A regular quarterly or even annual face-to-face meeting will help enormously to build positive team relationships. And do make sure you use any face-to-face time wisely and focus on team-building activities rather than on updates and reporting that can just as easily be done at a distance.
For more information see our page: Building Rapport.
Of course, all team leaders need to focus on results but one of the challenges of managing a virtual team is that you can’t see what people are doing or monitor their performance in the same way and so you can only really manage, measure and reward based on outcomes and results.
When managing virtual teams it is crucial to have clear individual accountabilities in place with agreed methods of monitoring and measuring performance.
5. Intercultural Skills
Tolerance, intercultural dialogue and respect for diversity are more essential than ever in a world where people are becoming more and more closely interconnected.
If you manage a virtual team the chances are that it is also an international team with members located across cultures and time zones.
This means you will need to navigate values, communication styles and working preferences that may be at odds with your own or with other team members’.
Virtual team leaders need to manage multiple perspectives and decode different cross-cultural styles so that they can get the best from their individual team members and also maximise the diversity of the team as a whole.
Be prepared to listen and learn about other cultural norms and move beyond nationality stereotypes. If colleagues in one location never seem to deliver on time, don’t jump to conclusions but consider how milestones and deadlines are managed, how much support they are getting and if instructions are clear and accessible.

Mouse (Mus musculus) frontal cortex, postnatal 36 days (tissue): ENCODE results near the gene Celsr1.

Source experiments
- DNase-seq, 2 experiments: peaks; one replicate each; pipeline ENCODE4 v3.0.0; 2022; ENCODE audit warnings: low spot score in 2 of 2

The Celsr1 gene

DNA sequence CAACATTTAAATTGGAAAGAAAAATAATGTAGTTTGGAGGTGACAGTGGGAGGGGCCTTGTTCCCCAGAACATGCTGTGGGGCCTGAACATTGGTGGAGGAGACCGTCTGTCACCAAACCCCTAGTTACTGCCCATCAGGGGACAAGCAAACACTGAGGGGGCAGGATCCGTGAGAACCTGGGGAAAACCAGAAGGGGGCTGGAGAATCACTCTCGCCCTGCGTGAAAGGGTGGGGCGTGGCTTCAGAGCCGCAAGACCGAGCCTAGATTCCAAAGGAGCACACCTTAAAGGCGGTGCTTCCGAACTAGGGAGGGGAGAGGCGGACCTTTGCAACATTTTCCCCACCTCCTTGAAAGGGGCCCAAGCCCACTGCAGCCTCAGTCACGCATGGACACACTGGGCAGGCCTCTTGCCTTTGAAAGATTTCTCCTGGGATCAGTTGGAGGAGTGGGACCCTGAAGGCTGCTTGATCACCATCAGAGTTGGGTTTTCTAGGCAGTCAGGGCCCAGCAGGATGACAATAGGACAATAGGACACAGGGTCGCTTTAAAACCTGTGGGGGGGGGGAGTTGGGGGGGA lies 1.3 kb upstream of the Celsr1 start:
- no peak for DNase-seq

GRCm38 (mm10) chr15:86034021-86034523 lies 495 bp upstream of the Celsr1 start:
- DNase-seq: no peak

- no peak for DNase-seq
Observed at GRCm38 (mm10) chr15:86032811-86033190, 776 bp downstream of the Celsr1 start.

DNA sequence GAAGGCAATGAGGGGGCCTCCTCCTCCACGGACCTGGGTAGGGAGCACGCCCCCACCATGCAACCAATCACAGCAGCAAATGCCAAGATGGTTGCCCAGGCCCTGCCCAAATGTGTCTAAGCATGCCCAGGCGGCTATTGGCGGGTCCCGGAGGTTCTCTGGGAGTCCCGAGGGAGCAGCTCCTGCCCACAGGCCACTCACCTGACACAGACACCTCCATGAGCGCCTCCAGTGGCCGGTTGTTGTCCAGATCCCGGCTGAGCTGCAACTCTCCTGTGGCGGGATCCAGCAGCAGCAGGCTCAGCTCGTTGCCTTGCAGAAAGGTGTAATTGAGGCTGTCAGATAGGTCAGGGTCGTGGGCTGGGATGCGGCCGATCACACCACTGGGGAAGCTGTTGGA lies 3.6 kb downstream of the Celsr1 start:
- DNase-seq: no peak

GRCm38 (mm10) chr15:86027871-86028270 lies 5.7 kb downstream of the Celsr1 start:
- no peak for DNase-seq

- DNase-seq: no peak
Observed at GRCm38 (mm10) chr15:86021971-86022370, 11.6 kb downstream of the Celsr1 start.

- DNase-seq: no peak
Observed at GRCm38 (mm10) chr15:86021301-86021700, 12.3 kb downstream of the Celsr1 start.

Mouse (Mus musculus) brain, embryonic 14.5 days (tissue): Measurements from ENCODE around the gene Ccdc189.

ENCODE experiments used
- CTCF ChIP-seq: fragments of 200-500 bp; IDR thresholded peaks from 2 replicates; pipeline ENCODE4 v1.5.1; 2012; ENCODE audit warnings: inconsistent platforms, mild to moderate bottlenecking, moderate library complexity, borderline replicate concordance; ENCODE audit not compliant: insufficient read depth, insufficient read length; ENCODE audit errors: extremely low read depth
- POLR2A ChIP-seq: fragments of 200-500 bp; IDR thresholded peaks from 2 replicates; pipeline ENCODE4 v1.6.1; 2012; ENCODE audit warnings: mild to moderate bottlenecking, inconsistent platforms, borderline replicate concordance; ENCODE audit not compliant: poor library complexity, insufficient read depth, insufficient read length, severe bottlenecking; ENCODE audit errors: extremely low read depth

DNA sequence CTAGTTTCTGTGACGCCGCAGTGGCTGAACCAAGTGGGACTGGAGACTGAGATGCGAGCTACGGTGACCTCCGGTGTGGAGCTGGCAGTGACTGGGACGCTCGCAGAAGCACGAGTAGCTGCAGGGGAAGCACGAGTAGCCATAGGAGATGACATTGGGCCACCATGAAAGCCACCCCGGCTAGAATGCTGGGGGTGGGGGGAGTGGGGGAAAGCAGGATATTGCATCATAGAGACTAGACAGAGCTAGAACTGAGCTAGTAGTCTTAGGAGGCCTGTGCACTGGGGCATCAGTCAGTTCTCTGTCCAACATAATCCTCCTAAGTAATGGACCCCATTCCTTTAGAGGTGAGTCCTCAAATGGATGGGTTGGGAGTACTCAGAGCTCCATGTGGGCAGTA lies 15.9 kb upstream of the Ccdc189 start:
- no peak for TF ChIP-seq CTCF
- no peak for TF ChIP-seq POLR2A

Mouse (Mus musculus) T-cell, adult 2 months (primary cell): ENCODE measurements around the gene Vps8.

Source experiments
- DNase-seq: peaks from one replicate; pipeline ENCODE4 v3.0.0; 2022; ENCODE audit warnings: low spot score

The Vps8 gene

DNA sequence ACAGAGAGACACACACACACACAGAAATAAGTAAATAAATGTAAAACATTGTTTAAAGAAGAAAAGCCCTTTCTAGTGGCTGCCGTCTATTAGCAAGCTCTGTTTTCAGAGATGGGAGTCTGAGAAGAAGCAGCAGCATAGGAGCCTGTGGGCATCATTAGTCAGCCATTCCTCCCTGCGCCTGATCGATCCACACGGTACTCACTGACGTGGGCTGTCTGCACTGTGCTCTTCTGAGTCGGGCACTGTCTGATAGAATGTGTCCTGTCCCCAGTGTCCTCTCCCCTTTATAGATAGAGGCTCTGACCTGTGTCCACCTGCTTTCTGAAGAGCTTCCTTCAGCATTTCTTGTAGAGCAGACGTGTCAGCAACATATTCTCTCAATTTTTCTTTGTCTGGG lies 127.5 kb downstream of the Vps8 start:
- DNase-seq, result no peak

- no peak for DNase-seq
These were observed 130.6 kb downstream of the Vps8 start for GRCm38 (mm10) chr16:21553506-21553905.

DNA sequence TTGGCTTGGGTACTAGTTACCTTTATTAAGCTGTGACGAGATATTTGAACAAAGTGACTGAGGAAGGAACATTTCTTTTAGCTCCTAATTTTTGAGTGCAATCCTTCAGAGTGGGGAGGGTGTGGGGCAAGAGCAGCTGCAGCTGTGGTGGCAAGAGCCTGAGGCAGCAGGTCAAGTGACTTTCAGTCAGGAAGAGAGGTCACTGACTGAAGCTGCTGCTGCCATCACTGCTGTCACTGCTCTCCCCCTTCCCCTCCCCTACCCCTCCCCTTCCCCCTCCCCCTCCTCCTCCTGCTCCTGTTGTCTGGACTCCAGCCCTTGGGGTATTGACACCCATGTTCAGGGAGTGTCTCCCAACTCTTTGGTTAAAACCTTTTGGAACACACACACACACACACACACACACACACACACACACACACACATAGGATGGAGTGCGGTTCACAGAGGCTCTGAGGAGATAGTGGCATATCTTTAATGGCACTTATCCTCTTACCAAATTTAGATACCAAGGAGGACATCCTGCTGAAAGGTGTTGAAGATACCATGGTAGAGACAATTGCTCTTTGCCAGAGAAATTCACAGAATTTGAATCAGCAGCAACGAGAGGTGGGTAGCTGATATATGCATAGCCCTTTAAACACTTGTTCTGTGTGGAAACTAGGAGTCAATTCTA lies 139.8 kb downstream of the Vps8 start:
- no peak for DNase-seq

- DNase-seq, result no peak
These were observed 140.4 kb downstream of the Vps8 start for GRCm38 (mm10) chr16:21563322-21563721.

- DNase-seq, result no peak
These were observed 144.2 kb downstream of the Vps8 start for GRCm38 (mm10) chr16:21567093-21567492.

If another colleague rarely contributes during online meetings, think about how the meeting is managed, if more materials could be circulated ahead of the meeting, and whether they need additional language support – and make sure you make time to speak to them one-to-one.
See our page: Intercultural Communication for more information.
6. Technology Skills
The more elaborate our means of communication the less we collaborate.
Virtual teams rely on technology to interact with each other and share information and as the team manager you need to lead by example and demonstrate excellent technical skills.
You want to be able to select the right tools and platforms for your team and match each task or interaction type to the most appropriate mode of communication. And it goes without saying that you should be a competent user and be able to stay calm and trouble-shoot when technology lets you down.
Select a relatively small number of tools that can be used regularly and consistently but also be aware of how individual team members prefer to communicate. You might find you get a faster response from some colleagues by using an Instant Chat function while others prefer the human contact of a quick Skype call.
Further Reading from Skills You Need
Learn more about the skills you need to be an effective leader.
Our eBooks are ideal for new and experienced leaders and are full of easy-to-follow practical information to help you to develop your leadership skills.
Virtual team working is becoming increasingly common yet many teams struggle to perform effectively.
Virtual team managers need to consider how they adapt and expand their skills to adjust to the lack of human interaction – they need additional skills but they also need to be aware of how and when they use the skills they have.
Successful virtual leaders and project managers are going to be in demand!
About the Author
Cathy Wellings is the Director of The London School of International Communication which provides training to organisations and their people to help them work more effectively across borders and cultures.
Cathy is an intercultural and global leadership trainer with many years’ experience of working internationally – both face-to-face and virtually.